Whatever we ultimately call the explosion of feminist activism which occurred from the late 1960s through the late 1970s, momentous changes in gender roles were happening, albeit unevenly, all over America. Most of the published material documenting the second-wave feminist movement focuses on a few major urban centers—New York City, Boston, Chicago, San Francisco, and Los Angeles.15 These national narratives tend to be based on the same sources and often rely on the same anecdotes. Historians of the feminist movement have begun to complicate the story of second-wave feminism, which has often been viewed as largely white, middle class, and centered in a few major urban areas. More recent studies have focused on the role of working-class women and women of color16 and also on geographical locations outside the epicenters of second-wave feminism.17

Many feminists’ conception of the movement has expanded to include grassroots women who did not identify as feminists but whose activism is clearly part of the feminist project.18 Also, there were many feminist initiatives (e.g., feminist bookstores, coffee shops, music festivals, lesbian bars) organized by small groups of women independent of any feminist organization and usually not included in the grand narratives of second-wave feminism.19 Recently, much original research (rather than analysis and critique of existing narratives) has been found in regional and local histories. Scholars are just beginning to document the regional diversity of what Rosalyn Baxandall and Linda Gordon have called “the largest social movement in the history of the U.S.”20 These local histories will at some point be woven into a richer, more nuanced tapestry of “second wave” feminism.

Social movement historians usually consider NOW the major social movement organization of “second wave” feminism. Although many other feminist organizations were active in the 1970s, there were none with the influence and staying power of NOW. Toni Carabillo in the Feminist Chronicles, 1953–1993 saw the National Organization for Women (NOW)

justifiably as the organizing focal point of the movement … . Though Women’s Liberation groups emerged and flourished across the country for a few passionate years, they lacked national coordination, goals, an accepted leadership, and, not the least, an effective fundraising mechanism. Other organizations nurtured the movement … . But NOW has remained central to its existence and vitality.21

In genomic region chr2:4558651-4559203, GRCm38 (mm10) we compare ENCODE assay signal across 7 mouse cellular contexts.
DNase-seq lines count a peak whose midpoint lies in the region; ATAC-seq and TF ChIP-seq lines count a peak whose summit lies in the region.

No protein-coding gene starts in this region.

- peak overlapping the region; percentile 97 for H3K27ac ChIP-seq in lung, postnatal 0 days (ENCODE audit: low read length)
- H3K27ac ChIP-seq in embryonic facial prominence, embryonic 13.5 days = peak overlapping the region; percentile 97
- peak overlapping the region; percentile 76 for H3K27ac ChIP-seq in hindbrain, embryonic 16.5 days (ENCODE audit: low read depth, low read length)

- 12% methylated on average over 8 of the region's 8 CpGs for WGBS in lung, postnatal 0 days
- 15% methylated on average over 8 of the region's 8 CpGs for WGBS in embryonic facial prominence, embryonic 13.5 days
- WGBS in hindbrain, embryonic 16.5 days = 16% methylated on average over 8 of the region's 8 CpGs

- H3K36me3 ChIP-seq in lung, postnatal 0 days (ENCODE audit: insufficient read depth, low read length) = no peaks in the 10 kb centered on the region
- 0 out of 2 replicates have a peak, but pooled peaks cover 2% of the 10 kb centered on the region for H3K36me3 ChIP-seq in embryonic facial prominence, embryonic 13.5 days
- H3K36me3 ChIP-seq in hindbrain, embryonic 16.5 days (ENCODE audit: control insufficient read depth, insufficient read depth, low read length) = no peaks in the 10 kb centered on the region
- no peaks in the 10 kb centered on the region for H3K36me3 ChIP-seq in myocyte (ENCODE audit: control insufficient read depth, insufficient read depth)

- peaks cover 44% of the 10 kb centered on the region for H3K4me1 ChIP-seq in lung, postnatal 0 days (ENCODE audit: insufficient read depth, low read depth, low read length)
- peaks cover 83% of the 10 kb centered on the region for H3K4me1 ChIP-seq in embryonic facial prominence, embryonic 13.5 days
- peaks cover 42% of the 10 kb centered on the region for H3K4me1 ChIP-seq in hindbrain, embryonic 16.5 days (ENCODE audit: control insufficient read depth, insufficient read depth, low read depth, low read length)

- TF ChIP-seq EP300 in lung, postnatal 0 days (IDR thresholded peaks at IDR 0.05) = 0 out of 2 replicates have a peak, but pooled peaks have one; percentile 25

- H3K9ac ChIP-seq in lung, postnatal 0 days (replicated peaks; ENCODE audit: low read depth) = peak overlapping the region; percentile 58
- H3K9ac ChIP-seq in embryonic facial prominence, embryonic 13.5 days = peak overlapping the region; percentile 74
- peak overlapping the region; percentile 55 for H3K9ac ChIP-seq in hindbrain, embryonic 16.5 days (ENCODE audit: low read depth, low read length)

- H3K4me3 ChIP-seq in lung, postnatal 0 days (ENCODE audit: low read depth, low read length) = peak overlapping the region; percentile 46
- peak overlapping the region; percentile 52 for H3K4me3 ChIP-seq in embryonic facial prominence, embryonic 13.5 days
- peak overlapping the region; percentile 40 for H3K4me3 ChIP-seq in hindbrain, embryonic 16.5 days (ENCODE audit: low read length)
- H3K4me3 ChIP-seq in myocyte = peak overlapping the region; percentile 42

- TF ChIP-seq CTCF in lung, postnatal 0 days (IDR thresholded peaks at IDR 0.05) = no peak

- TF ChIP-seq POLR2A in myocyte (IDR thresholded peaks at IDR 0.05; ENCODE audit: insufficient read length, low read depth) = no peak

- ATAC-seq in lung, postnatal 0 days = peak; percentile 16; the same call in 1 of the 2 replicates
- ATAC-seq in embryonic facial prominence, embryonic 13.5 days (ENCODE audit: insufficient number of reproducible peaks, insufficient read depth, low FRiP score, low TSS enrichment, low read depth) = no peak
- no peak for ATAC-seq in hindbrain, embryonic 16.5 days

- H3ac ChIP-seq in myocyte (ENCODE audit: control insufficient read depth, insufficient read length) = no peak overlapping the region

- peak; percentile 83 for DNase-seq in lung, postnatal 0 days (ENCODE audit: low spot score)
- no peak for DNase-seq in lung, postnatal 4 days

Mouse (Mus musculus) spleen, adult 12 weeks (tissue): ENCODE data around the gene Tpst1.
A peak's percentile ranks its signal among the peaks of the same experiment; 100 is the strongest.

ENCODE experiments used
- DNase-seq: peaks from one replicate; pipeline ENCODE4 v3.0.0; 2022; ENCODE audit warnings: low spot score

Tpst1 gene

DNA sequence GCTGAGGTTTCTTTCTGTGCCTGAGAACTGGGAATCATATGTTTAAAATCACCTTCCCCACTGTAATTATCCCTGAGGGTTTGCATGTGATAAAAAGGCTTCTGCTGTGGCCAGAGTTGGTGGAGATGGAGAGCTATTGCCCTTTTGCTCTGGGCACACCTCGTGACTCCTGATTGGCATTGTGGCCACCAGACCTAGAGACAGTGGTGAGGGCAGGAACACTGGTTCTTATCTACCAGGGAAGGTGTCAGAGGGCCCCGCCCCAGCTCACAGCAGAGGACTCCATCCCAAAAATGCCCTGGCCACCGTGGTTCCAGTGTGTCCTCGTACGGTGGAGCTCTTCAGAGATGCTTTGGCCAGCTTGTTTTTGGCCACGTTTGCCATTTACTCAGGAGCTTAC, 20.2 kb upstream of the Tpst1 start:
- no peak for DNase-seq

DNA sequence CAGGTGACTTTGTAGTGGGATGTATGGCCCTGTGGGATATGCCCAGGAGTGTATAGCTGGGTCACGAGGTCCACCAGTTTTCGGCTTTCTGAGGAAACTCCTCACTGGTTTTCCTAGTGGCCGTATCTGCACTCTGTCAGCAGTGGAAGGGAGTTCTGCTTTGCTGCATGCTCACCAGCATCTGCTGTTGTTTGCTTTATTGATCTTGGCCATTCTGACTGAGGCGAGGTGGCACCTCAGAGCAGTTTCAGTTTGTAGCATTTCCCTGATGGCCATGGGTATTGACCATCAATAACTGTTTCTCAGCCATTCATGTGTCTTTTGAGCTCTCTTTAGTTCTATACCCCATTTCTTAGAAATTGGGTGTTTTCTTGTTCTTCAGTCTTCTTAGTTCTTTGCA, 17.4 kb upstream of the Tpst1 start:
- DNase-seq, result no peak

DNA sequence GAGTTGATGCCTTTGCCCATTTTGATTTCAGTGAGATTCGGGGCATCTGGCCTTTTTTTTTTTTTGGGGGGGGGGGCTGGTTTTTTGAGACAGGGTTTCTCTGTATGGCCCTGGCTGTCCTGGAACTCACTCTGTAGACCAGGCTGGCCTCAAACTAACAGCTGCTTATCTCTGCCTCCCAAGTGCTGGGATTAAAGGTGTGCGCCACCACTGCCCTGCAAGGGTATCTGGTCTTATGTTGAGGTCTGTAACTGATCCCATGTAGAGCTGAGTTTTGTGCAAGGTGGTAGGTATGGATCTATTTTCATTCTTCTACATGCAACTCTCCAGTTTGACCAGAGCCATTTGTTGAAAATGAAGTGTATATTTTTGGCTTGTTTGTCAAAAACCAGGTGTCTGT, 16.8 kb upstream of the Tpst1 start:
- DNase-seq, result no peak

What accounts for the staying power of NOW? Why was NOW in many places the only multi-issue feminist organization remaining in the early 1980s? As I delved into the archival material, I was struck by the degree to which the founding members of NOW thought deeply about structure. NOW’s emphasis on building a federated structure operating on all levels of government enabled the organization to function effectively in the political arena and was certainly a major factor in the legislative victories of the 1970s, as well as in its long-term survival. NOW shared credit with many other feminist organizations (as well as a loose network of feminist bookstores, coffee houses, and consciousness-raising groups) for the dramatic changes in hearts and minds, but NOW was the main engine behind victories in state and national legislatures and in the courts.

Unlike the loosely organized, evanescent Women’s Liberation groups, which formed in the early 1970s, local NOW chapters were to varying degrees connected to both the national and state organizations. The national organization owed much of its political clout to its local networks of grassroots activists, and local chapters benefitted from the resources of the national organization. This was especially the case with Philadelphia NOW because of its geographical proximity to the national NOW office and the personal relationships between Philadelphia activists and national and state leaders.

The founding members of Pennsylvania NOW—in particular, Eleanor Smeal and Beverly Jones—paid very close attention to structural issues, with Jones writing an influential rationale for creating a highly structured organization with both state and local affiliates.22 (See chapter 2.) Philadelphia NOW maintained a close relationship with Smeal during her presidency of Pennsylvania NOW and later of national NOW, and was clearly influenced by her attention to structural issues. The history of Philadelphia NOW illustrates how the interrelationships between local, state, and national levels of NOW worked in practice when there was trust and cooperation among the leadership on all three levels of the organization.